The result of all this is a general slide away from player customisation and anything approaching freedom. Even Shepard and Hawke are bastions of empowerment compared to, say, a MOBA, where you simply pick a character and have the option to put a unique spin on them by buying one of a couple of custom skins that hopefully not everyone else is using. This lets the creators cash in, as well as make a big fuss over newly released characters, keep their games balanced, and have over a hundred chances to create something iconic. It makes sense. It makes for a more interesting cast. Still, it feels like a missed opportunity – especially when something obvious gets overlooked. Gotham City Impostors for instance is built on the idea of creating your own Batman or Joker fanboy/girl, but only one of the five available body types is female.
For Mass Effect though, the real question is about ownership of choices – especially as it’s the only big game series where you could have been waiting up to five years to see the result of one. Bioware talks about over 1000 decisions being ported across, and while a handful of those are obvious (who died, how you dealt with the Council, whether Udina or Anderson is in charge, who you had a hysterically awful sex scene with), you’re never going to find a save with everything just right – being mean to Conrad while not punching Al-Jilani for instance.
Even the obvious choices simply aren’t the same when you’re using someone else’s game. Personally speaking, I rarely feel guilty about anything my character does that I didn’t specifically initiate, and in Bioware’s fresh start of Mass Effect 3, I’m always one-step removed from the big decisions, even if I made the same ones. By default for example, and pardon the minor spoiler, Bioware’s canonical Mass Effect background has Shepard killing the Rachni queen back in the first game. I did that too, and if I was playing with my Shepard from ME1, there’d be a sense of lingering dread at this whenever said aliens appear. Any deaths would have felt like a direct result of that choice. Anything good would have been a testament to my mercy. Even if nothing happened, there’d be the tension before finding out in the all-important first play.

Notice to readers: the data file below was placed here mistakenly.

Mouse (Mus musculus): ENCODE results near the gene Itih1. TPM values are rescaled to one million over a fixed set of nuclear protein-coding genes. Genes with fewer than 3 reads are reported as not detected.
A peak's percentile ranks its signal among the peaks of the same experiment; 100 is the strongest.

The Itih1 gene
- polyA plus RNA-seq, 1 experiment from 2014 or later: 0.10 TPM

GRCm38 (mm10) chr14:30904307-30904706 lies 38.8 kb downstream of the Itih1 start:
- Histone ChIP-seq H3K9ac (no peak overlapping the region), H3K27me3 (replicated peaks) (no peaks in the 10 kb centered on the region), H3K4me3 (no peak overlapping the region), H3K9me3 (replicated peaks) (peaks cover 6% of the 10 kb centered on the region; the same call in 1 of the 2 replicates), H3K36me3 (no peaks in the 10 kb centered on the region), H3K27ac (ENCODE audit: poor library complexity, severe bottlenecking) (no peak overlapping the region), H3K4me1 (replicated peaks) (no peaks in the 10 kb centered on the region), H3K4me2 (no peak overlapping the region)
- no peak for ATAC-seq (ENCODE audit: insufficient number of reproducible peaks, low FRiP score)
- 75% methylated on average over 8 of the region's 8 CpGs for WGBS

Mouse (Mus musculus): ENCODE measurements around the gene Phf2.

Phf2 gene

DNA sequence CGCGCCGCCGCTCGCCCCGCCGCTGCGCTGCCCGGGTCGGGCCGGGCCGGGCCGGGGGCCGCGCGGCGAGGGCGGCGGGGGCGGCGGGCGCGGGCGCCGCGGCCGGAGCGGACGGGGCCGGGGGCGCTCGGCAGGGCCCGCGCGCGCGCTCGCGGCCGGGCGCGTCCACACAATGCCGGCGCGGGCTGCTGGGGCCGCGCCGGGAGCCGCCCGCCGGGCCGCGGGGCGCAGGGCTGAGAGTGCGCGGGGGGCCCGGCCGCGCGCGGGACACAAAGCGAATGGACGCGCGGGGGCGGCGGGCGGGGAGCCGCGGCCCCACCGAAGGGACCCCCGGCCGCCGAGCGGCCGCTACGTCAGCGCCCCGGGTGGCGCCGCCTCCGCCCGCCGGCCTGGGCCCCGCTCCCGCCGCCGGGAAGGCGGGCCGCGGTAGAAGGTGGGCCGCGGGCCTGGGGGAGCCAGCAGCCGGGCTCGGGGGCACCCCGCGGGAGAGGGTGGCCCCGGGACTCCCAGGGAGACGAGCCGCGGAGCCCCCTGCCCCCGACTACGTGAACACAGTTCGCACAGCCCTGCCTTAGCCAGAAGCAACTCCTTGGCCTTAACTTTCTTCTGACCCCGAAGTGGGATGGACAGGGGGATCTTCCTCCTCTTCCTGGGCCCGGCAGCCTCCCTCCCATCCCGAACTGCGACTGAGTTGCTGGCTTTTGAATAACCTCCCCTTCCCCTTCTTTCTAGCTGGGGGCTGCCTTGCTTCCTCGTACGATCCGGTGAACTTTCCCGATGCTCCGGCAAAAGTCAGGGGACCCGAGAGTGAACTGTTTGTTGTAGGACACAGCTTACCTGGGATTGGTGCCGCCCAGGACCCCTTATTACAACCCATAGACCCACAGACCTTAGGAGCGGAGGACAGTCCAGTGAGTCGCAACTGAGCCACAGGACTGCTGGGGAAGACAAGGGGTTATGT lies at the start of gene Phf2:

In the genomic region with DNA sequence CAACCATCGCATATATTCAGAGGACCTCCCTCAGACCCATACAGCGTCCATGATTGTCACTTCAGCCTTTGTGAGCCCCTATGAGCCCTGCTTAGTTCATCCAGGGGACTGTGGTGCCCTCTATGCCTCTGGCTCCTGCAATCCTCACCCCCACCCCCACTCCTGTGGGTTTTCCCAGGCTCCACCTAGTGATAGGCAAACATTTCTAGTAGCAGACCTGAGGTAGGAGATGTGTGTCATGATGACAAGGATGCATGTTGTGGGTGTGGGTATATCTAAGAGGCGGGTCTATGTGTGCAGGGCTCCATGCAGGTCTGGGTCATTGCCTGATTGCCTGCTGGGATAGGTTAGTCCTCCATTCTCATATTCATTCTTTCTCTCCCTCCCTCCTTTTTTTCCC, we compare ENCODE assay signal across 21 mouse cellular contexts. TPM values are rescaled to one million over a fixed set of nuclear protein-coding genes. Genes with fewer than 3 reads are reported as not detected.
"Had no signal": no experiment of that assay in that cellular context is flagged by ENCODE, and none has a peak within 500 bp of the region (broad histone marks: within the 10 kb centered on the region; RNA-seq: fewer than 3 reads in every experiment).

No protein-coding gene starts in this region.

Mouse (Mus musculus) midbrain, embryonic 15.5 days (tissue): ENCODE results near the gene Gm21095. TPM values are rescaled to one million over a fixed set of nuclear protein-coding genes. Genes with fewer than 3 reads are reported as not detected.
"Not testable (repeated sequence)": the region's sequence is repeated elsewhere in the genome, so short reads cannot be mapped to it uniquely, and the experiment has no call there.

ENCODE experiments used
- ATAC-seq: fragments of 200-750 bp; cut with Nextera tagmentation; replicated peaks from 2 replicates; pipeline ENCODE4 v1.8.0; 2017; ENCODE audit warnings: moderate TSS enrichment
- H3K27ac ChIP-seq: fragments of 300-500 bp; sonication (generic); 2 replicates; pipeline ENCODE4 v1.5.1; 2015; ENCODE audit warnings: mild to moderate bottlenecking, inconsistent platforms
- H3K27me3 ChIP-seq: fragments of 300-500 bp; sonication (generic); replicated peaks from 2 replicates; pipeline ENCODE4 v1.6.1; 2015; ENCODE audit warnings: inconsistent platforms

Instead… honestly, it’s on Bioware’s head. They made that specific decision, not me. More to the point, I have no idea what their motivations were at the time. Distrust of the Rachni Queen? The needs of the many? Already planning to help the Krogan and deciding that one potential galactic plague is enough? Simply being a kill-crazy psychopath whose idea of fun is ripping off Quarians’ face-masks and running off down the Presidium? None of this makes even the slightest difference to the game, but it’s essential to giving the result the proper emotional resonance.
(As an aside, I still maintain that Bioware’s biggest mis-step here was using the Cerberus Network pass for worthless DLC instead of automatically uploading your save ready for ME3. The second? The Mass Effect 3 Collector’s Edition box not using that information to print out a custom cover for the series of your personal Shepard looking like a badass.)